Health crisis: Tories’ anger at scrapped plan

THE Shadow Health Secretary expressed his anger at the decision to scrap plans for a Hatfield superhospital when he paid a visit to Lister on Monday. Andrew Lansley made the trip as staff at Lister also wait to hear if their hospital will lose out to the

THE Shadow Health Secretary expressed his anger at the decision to scrap plans for a Hatfield superhospital when he paid a visit to Lister on Monday.

Andrew Lansley made the trip as staff at Lister also wait to hear if their hospital will lose out to the QEII in accommodating the majority of acute and emergency services.

Mr Lansley met with representatives from the Royal College of Nursing and unions Amicus and Unison.

Talking exclusively to The Comet, he said: "I wanted to meet the staff side here representing the Lister.


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"I'm very angry, frankly, that so much money and commitment has gone into the Hatfield project and now we are simply told it's not going to happen.

"From the staff side point of view, there are not only uncertainties but there is also the issue of what people are going to do in the longer term.

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"We need a financial settlement that reflects the burden of disease in Hertfordshire.

"We are looking for accessible services such as a cancer centre but at the moment it looks like everything is financially driven rather than service designed.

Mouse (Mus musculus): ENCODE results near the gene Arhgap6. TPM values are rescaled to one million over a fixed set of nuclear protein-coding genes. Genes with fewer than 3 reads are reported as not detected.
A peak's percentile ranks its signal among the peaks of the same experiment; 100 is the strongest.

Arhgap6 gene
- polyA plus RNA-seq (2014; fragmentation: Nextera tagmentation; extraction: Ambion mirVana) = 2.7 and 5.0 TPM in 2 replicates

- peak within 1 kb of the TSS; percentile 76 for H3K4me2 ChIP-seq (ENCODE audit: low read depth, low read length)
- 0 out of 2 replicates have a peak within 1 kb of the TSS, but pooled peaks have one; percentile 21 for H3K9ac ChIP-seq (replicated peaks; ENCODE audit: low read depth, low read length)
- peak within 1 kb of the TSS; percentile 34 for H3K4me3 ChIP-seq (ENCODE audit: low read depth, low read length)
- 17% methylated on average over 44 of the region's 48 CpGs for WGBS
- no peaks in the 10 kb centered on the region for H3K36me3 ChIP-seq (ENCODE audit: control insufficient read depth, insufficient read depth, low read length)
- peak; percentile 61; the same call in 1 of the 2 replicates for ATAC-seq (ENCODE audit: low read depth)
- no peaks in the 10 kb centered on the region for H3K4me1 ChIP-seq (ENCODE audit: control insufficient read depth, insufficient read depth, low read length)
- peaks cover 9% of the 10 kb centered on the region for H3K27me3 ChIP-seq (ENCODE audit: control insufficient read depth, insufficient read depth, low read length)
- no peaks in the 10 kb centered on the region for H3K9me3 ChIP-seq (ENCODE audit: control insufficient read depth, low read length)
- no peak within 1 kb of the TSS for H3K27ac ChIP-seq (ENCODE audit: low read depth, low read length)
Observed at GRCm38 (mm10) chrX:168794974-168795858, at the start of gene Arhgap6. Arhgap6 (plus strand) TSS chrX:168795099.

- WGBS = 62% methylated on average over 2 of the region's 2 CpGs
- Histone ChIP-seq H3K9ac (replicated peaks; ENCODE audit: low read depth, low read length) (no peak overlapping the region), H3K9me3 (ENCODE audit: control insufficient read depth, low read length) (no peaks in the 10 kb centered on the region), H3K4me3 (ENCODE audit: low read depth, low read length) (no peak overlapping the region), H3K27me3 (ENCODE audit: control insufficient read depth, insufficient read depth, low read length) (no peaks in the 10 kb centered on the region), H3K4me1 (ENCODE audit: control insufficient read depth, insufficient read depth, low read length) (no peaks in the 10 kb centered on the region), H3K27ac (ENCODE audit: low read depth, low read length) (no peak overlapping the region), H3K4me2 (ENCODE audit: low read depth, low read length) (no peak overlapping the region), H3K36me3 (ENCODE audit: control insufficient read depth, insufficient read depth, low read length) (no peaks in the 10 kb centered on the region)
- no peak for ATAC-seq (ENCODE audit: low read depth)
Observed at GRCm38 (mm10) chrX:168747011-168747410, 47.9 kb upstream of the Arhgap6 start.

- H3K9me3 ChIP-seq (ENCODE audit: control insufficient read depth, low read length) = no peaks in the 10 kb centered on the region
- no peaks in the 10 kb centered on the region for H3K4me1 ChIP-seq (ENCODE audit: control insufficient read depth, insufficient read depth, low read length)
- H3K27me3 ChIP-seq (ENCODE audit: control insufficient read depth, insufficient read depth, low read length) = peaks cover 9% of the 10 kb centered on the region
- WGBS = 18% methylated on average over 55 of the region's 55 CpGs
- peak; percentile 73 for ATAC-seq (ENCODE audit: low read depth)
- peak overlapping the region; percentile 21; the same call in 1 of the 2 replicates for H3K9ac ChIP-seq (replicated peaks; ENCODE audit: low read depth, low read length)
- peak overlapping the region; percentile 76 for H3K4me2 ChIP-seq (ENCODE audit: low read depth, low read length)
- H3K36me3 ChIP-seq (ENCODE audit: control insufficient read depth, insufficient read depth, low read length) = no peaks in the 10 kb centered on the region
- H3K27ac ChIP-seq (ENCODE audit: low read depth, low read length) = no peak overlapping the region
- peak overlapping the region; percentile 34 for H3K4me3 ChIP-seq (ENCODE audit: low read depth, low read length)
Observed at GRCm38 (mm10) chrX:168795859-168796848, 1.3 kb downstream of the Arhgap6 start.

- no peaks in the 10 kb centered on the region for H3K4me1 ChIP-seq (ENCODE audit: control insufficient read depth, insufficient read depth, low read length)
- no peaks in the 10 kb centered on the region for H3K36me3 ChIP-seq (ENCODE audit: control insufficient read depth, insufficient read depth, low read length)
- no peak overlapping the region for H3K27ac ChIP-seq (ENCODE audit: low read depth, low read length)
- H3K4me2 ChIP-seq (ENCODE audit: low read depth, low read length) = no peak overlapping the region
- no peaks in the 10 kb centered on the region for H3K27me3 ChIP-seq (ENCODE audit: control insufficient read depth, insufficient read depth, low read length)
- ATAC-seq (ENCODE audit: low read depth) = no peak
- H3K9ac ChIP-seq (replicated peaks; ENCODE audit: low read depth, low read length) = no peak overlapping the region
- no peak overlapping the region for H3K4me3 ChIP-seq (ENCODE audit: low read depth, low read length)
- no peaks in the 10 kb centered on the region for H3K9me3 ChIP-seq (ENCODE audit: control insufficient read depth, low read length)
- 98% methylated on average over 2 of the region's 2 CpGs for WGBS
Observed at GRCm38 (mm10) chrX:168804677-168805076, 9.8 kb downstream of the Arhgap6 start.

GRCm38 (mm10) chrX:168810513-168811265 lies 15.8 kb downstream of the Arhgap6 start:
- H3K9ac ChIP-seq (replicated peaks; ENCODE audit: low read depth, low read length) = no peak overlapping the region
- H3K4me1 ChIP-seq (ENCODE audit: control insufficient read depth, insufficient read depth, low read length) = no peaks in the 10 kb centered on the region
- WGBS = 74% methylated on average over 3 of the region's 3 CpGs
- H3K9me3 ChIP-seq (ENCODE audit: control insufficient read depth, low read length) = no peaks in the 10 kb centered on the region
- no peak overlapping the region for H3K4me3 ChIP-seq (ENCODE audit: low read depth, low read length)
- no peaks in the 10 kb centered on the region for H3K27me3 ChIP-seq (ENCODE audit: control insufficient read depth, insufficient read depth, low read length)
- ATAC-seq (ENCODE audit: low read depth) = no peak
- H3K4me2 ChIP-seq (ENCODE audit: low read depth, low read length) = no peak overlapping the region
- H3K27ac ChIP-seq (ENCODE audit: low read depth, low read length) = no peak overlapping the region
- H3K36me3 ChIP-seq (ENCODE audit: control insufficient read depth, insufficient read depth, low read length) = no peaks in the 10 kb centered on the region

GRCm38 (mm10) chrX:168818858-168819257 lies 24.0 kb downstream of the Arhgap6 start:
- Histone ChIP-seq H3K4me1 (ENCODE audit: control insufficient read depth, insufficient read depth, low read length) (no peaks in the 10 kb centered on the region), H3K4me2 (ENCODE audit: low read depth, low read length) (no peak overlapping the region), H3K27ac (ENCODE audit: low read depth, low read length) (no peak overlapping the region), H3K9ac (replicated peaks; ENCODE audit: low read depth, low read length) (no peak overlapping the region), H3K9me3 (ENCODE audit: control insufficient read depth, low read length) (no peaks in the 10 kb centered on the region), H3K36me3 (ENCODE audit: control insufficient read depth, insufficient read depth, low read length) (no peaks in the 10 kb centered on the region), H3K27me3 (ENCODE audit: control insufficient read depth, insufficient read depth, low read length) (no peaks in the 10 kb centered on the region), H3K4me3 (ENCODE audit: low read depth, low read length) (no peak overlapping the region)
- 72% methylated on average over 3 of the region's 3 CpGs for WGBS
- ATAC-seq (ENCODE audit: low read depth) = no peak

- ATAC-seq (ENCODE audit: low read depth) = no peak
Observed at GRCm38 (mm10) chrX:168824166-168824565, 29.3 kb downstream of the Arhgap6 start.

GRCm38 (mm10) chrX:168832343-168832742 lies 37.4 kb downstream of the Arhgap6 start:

"We are supposed to have an NHS that's growing. It looks like that is falling apart and something that is financially driven will be put in place, which is not good enough."

Stephen McPartland, Tory prospective parliamentary candidate for Stevenage, accompanied Mr Lansley on his visit.

Mr McPartland said: "Across the county, a lot of people are losing their jobs. Lister and the QEII are under threat because the Hatfield hospital hasn't been pulled off.

"Due to financial deficits they are having to cut staff members which is affecting hygiene and patient care.

"Most of the local community don't know what's going on in the local health service. There are very real problems.

"We need to identify what's going wrong."

A spokesman for the East and North Hertfordshire NHS Trust said: "The Trust rejects any claim that the changes that it has introduced recently, some of which have involved the Trust employing fewer people in some areas, have led to lower standards of patient care and hygiene.

"This simply isn't true.

"Throughout the ward changes that have taken place in the last few months, the Trust has not made frontline nurses and doctors redundant.

"We have only made changes to staffing where it's safe to do so and each position has been reviewed individually."

He added: "We also have a set contract for the cleaning of our hospitals, which has not been changed - other than to work closely with the contractor to ensure that our hospitals are cleaned thoroughly.

"The positive effect of the latter is something which has been picked up in recent inspections that look specifically at cleanliness and hygiene.

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